I've greatly enjoyed sharing my passion for overland travel through this blog over the past year or so, and in the long running feature article series I'm still writing for NZ4WD Magazine, but the ultimate would be to directly assist others to experience their own journey of this kind. I said a few times during writing of the blog that now is the best time there has ever been to visit Central Asia. Obviously, the current pandemic has put this on hold for the time being. Hence my idea for a unique new tourism venture in Central Asia has come at the worst possible time! Who would want to start a tourism business now - an international one crossing many borders no less?! Nonetheless the idea still holds appeal, so we'll see.
For those who particularly enjoyed following the blog for the captivating images shared from less developed countries across Central Asia, you'll likely enjoy the new 'Photo Galleries' section recently added to the website. Through this you can access a selection of the best photos from some of our past destination countries. If you view just one of these galleries then I highly recommend the Morocco Gallery. The Alps Gallery also includes some particularly captivating images, including some of huge abandoned fortresses high in the Alps along the French and Italian border.
The Final Leg - Finland to the UK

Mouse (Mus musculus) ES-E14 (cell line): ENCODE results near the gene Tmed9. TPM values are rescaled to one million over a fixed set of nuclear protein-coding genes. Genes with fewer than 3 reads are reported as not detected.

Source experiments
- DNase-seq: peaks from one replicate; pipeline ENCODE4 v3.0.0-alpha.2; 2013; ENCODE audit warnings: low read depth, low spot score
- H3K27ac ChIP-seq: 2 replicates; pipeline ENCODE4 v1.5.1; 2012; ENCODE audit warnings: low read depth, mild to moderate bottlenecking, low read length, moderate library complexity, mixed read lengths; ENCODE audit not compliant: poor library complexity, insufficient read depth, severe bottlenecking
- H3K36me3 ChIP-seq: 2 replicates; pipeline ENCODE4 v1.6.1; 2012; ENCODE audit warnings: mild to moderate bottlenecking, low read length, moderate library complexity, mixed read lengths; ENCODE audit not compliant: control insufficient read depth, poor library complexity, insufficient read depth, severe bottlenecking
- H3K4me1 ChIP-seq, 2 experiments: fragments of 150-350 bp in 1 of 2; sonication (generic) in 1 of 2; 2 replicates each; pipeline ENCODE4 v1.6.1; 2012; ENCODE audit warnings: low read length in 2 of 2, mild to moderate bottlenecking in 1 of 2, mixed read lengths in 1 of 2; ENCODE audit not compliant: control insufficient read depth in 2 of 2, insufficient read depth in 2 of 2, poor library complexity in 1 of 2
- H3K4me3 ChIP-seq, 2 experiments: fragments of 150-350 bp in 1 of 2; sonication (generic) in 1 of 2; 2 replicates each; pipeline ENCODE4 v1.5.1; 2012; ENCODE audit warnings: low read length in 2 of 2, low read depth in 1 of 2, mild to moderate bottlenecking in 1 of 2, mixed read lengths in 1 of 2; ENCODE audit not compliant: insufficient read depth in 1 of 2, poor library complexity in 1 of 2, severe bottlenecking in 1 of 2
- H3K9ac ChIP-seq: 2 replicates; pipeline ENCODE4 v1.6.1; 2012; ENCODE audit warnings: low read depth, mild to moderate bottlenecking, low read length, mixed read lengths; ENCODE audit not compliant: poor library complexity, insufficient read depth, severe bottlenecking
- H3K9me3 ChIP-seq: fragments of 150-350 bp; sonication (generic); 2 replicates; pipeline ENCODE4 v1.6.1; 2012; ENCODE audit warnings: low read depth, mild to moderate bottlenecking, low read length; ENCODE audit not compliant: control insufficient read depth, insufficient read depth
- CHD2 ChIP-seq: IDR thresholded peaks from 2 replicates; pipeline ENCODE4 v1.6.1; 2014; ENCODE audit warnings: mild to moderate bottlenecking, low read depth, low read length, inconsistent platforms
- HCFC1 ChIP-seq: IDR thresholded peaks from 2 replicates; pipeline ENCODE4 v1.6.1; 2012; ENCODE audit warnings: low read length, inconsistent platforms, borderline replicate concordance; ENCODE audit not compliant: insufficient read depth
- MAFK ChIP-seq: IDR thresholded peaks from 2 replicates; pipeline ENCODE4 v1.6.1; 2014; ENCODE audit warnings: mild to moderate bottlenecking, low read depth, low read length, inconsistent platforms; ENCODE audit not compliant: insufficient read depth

Until now the official end to the trip has been missing from the blog. To complete the record, here it is:
The second and last continent of this journey - Europe - was always going to be the quick and easy one. No more sandy, rocky deserts to navigate, remote rivers to cautiously cross, or 4,000 plus metre mountain passes to ascend. Rather it was motorways, ferries and hotels, but it was still loads of fun for me and the kids and made for a great end to this trip. Marcel and Anastazja were born in London during the decade we spent living and working there, with Marcel commencing school there. Accordingly, London holds far more significance and emotional attachment for us than just being a good place to ship a vehicle back home from. Also born in London was the mighty Pajero! It was first sold as a UK registered 'Shogun' and London is where I first set about modifying it into a globe trotting 4wd family tourer. I didn't even have a garage in those days, having to perform all mechanical, electrical and build works right outside our little London house. Little did I know when we drove out of London late in the summer of 2014 to commence our then first 'big trip', spanning from North Africa to Istanbul, that I'd be driving it back to London (via Central Asia no less!) a few years later.